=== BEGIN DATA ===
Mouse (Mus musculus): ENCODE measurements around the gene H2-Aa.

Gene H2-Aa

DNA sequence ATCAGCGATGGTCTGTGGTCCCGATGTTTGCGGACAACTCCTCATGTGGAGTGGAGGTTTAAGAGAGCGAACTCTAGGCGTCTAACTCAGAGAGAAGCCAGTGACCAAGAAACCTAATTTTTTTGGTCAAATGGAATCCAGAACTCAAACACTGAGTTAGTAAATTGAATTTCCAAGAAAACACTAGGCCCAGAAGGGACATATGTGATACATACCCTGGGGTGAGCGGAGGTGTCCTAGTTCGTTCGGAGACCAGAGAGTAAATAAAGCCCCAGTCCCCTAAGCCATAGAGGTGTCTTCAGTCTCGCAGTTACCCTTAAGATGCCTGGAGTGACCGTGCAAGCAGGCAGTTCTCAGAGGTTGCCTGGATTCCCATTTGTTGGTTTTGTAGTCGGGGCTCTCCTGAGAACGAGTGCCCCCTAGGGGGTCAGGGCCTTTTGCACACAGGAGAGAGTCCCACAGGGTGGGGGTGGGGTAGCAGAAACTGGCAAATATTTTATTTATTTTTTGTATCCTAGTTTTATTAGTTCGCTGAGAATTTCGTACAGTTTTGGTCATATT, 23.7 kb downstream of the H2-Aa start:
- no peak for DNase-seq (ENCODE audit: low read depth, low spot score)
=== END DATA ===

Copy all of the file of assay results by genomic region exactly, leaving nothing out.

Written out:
Mouse (Mus musculus): ENCODE measurements around the gene H2-Aa.

Gene H2-Aa

DNA sequence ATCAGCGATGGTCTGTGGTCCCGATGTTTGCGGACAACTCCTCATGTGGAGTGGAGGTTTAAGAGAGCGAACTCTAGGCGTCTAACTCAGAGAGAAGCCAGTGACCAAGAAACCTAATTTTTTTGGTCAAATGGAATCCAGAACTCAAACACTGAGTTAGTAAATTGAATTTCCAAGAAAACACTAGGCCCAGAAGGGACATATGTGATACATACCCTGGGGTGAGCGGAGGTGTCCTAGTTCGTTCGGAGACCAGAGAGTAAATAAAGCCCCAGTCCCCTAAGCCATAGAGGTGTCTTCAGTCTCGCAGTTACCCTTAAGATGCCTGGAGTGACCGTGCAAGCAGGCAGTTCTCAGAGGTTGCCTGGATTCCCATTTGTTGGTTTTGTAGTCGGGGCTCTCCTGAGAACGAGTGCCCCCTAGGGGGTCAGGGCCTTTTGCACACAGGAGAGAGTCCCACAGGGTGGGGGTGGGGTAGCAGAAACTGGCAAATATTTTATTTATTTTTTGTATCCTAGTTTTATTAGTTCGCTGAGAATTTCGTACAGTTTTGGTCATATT, 23.7 kb downstream of the H2-Aa start:
- no peak for DNase-seq (ENCODE audit: low read depth, low spot score)